Conditional Perfect Conjugations

Spanish conditional perfectThe conditional perfect is a compound verb form, which means its conjugation has two components: the auxiliary verb haber in the conditional plus the past participle of the main verb.

   

Conditional Progressive

Spanish conditional progressiveThe Spanish conditional progressive is very similar to its English counterpart (would be + -ing). In both languages, the conditional progressive expresses an action that would be in progress at a certain point in time.

   

Creer – to believe

CreerCreer is one of the most common and useful Spanish verbs and has irregular conjugations in most tenses and moods. Creer literally means "to believe" and is found in some idiomatic expressions.

   

Dar – to give

Dar - Spanish verbDar, “to give,” is one of the most common Spanish verbs and is irregular in the present tense. It’s used much like its English equivalent.

   

Deber – must, to have to

Deber - must, to have toDeber is a very common Spanish verb with regular conjugations and an unusual relationship to some of its English equivalents. It has several meanings related to obligation, supposition, and expectation.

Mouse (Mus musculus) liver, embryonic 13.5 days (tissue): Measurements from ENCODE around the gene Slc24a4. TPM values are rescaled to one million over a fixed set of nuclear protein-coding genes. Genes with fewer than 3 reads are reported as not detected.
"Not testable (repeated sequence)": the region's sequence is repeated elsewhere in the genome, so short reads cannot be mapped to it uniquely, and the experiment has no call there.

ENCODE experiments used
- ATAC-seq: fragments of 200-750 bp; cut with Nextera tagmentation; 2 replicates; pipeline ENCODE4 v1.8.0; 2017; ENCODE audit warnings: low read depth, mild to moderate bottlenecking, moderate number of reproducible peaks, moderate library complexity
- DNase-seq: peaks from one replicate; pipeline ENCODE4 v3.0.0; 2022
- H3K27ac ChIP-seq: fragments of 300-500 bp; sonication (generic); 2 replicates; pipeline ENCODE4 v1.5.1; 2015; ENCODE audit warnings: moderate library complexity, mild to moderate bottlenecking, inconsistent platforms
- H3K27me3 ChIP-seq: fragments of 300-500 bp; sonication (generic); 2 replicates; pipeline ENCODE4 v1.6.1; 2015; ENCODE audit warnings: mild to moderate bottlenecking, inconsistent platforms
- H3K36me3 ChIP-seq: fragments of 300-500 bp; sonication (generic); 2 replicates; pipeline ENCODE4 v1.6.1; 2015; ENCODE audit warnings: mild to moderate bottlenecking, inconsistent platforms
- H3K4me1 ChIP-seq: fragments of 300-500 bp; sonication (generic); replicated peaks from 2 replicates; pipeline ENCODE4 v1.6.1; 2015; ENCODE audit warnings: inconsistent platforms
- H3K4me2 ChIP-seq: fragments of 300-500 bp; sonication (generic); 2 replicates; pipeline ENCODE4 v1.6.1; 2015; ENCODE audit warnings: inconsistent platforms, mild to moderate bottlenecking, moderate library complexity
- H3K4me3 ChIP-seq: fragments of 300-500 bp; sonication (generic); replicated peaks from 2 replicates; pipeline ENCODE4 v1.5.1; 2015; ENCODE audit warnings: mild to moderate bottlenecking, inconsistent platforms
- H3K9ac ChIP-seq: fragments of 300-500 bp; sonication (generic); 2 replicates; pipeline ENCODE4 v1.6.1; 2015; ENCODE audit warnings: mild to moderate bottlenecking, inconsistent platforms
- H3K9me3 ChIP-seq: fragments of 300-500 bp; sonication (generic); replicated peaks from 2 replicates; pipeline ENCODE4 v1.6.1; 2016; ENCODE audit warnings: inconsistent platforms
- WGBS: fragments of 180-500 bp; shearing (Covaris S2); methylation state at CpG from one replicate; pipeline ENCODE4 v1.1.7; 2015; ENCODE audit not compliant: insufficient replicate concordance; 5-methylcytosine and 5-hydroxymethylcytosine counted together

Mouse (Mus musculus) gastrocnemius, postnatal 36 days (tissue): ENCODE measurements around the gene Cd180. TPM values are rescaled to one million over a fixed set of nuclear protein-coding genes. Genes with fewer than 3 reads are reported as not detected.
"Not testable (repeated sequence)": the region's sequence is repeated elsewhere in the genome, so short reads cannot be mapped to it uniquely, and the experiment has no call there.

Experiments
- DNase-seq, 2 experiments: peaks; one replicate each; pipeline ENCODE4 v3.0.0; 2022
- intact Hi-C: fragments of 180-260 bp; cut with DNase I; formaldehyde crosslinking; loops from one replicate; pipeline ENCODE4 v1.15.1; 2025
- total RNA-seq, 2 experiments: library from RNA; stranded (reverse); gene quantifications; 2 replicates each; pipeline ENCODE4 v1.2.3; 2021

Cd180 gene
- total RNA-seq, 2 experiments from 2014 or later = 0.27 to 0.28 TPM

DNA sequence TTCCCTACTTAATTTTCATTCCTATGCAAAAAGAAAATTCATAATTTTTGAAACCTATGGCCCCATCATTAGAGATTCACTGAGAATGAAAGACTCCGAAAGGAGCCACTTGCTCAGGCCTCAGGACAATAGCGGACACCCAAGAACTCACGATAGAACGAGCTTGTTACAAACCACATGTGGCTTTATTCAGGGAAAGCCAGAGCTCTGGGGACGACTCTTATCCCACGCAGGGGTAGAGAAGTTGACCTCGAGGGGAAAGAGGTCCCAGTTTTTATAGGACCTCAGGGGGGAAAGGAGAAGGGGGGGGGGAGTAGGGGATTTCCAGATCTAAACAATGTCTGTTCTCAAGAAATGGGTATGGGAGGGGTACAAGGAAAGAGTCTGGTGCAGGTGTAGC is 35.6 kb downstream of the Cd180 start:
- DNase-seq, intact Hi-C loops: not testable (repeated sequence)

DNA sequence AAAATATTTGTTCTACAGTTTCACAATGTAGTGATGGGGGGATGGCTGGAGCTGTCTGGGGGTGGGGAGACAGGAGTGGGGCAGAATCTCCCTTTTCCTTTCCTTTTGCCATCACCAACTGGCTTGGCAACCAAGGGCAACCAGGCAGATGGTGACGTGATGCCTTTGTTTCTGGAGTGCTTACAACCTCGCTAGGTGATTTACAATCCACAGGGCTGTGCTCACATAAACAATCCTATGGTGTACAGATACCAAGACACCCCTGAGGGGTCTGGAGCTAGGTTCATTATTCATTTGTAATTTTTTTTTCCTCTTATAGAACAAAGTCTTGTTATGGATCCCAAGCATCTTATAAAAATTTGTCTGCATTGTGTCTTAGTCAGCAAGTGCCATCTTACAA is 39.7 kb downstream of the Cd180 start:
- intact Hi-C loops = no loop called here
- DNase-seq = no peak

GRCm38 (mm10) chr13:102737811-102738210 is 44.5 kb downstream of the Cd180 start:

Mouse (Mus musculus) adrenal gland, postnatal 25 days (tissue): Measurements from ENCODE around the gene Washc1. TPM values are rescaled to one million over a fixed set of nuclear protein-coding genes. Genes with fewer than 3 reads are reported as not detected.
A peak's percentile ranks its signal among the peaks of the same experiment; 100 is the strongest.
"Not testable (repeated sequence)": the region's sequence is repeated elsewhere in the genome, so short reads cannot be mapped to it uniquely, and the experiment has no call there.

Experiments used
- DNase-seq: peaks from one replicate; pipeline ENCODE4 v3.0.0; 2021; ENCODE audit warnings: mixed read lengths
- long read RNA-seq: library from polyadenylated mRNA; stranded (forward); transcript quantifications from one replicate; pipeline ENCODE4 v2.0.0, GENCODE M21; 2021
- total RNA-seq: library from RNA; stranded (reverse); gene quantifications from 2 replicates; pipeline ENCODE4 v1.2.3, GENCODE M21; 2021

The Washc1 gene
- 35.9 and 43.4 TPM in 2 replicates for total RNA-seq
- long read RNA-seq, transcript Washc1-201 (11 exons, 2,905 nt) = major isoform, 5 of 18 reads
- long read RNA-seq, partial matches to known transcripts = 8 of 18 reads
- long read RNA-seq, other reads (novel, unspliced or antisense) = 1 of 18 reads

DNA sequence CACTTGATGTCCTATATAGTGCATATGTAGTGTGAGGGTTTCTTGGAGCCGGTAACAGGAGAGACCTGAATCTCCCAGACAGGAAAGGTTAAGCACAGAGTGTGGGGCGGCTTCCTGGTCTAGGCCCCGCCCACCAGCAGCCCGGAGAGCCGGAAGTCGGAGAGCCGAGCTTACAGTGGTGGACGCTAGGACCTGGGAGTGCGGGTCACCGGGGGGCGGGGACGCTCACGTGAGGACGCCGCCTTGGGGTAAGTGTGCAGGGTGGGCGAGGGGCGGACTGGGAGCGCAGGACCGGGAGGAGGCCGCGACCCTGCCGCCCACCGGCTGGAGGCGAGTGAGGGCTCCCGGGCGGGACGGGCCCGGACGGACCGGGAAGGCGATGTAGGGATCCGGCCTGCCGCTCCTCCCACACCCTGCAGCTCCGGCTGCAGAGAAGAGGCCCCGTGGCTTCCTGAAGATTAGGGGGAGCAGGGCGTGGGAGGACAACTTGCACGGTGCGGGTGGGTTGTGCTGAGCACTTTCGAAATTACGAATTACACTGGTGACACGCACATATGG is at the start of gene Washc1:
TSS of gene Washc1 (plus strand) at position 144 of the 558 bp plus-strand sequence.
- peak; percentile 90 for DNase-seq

Decir – to say, to tell

Expressions with decirDecir is one of the most common and useful Spanish verbs and has irregular conjugations. Decir literally means “to say” or “to tell,” and is also found in many idiomatic expressions.

   

Estar – to be

Estar - to beEstar is one of two Spanish verbs that mean "to be." Estar is used to describe the current state of a noun – temporary, changeable attributes.

   

Estar vs Ser with Adjectives

Estar vs serYou probably know that Spanish has two verbs that mean “to be”: estar and ser. What you might not know is that dozens of Spanish adjectives have different meanings depending on which of these verbs they’re used with.